- Sally Pollak ©️ Seven Days
- Moscow Mule and Rodeo Burger from Mule Bar
These we procured from Mule Bar in Winooski, where the Main Street bar has a half-price burger special every Monday. Also on Mondays, a Moscow Mule is $5.
Not long before the sun slipped away Monday afternoon, I called Mule Bar to ask about the burger deal. It's the Rodeo Burger, I was told.
“What’s on it?” I asked.
“Swiss cheese, bacon, barbecue sauce,” the man on the phone said.
“Holy shit!” I interrupted, before he had a chance to top off the ingredient list with crispy onions and mushrooms.
“It’s got everything," he said. "It's big: Six ounces of meat.”
Troy (by now I knew the phone guy’s name) directed me to Mule Bar’s website, where he said I'd find a photograph of the Rodeo Burger. "That was my lunch today," he said.
I hung up and checked the photo of Troy’s lunch. The picture — and that melty Swiss — clinched it. A medium rare version would be my supper ($7), along with a 16-ounce Moscow Mule of vodka, lime and Rookie’s ginger beer ($5).
I ordered online and picked up our food (my daughter chose chicken wings) a couple of hours after the sun went down. At the bar, I learned that Troy is a co-owner of the business, though I knew him only as a gung-ho describer and eater of a Rodeo Burger.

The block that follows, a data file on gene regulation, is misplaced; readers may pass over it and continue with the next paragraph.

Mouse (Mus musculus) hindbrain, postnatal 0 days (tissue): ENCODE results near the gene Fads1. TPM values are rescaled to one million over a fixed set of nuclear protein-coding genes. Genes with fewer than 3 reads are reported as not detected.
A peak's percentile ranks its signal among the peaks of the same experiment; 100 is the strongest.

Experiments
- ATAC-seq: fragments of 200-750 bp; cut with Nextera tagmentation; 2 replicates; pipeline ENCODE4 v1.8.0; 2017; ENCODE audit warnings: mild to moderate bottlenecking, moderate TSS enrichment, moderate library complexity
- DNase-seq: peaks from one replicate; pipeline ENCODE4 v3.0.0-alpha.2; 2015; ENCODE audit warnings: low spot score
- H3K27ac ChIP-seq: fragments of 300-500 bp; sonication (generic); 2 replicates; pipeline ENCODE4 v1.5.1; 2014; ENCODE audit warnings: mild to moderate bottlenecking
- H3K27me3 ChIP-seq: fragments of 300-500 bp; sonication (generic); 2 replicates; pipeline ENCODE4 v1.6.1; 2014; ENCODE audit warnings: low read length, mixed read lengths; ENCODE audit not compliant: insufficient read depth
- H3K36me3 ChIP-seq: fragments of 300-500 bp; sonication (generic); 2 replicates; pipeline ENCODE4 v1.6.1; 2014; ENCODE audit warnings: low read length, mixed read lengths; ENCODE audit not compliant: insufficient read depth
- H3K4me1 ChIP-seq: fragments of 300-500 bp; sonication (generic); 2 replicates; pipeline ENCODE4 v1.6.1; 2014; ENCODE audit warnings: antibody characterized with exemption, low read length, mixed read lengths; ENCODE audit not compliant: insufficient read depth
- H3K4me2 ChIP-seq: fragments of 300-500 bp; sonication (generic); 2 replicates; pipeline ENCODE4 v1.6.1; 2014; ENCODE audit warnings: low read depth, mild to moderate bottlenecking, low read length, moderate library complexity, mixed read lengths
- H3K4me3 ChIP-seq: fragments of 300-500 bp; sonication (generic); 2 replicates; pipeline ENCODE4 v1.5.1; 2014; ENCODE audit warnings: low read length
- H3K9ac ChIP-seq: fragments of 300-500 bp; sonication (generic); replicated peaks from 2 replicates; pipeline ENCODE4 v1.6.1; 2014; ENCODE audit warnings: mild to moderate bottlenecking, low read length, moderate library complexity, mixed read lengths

I drove home with our food, my drink nestled safely in the cup-holder. On the shortest day of the year, we wasted no time pulling our meals from their takeout containers and digging in. The burger was the desired pink, the barbecue sauce sweet and tangy, the Moscow Mule potent. Crispy onion rings tumbling from my cheeseburger were an early Christmas present.
Mule Bar is open daily for takeout business. The Monday deal is one of three nights a week you can eat and drink for 10 or 12 bucks (or less). Tuesday is Taco Tuesday, with $3 tacos and a $5 Mexican mule (made with tequila). Wednesday is whiskey-wiener Wednesday, with $2 corn dogs and a $5 Kentucky mule (bourbon or rye).
“In general right now, if we can sell someone a $5 cheeseburger, we’re going to go for it,” Troy Levy, Mule Bar co-owner and general manager, told me.
Monday evening, I called a friend who turned 88 on the winter solstice. I wished Ted Hoagland happy birthday and said I had a big question for him.
“Thousands of years ago,” I laid it on him, “what did people do on the winter solstice?”
Ted laughed, and ventured an answer: “They were terrified,” he said. “They didn’t know if the sun would return.”
And they didn’t have a big plastic cup of vodka and soda to ease the pain — slurpable by compostable straw.